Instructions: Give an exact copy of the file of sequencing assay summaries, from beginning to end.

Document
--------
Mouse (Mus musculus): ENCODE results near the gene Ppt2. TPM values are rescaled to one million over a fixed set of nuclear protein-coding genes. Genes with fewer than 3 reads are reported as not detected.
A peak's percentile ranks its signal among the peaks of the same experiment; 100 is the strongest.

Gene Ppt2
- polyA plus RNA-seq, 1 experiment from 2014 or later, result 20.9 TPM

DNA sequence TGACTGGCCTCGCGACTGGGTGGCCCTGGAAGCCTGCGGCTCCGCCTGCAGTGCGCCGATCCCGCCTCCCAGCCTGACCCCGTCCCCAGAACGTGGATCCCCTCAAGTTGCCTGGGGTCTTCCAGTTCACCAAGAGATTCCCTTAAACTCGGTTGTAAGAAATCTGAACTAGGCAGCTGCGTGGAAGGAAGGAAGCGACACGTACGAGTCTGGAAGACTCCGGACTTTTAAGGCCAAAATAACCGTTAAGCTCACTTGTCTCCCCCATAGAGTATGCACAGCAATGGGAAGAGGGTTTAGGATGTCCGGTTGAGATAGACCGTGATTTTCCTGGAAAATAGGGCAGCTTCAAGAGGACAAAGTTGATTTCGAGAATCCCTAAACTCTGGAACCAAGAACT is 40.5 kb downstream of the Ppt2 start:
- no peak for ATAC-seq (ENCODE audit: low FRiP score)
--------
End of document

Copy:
Mouse (Mus musculus): ENCODE results near the gene Ppt2. TPM values are rescaled to one million over a fixed set of nuclear protein-coding genes. Genes with fewer than 3 reads are reported as not detected.
A peak's percentile ranks its signal among the peaks of the same experiment; 100 is the strongest.

Gene Ppt2
- polyA plus RNA-seq, 1 experiment from 2014 or later, result 20.9 TPM

DNA sequence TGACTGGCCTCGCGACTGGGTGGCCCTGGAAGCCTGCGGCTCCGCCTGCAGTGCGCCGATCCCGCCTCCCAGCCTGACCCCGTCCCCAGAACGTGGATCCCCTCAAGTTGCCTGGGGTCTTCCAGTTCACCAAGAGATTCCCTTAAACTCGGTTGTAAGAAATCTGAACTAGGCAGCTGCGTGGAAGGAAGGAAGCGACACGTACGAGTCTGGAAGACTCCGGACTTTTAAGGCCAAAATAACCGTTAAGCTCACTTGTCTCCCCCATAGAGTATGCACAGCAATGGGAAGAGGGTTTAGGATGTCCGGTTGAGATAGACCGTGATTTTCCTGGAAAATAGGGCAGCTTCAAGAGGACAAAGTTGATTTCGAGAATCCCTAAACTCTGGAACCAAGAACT is 40.5 kb downstream of the Ppt2 start:
- no peak for ATAC-seq (ENCODE audit: low FRiP score)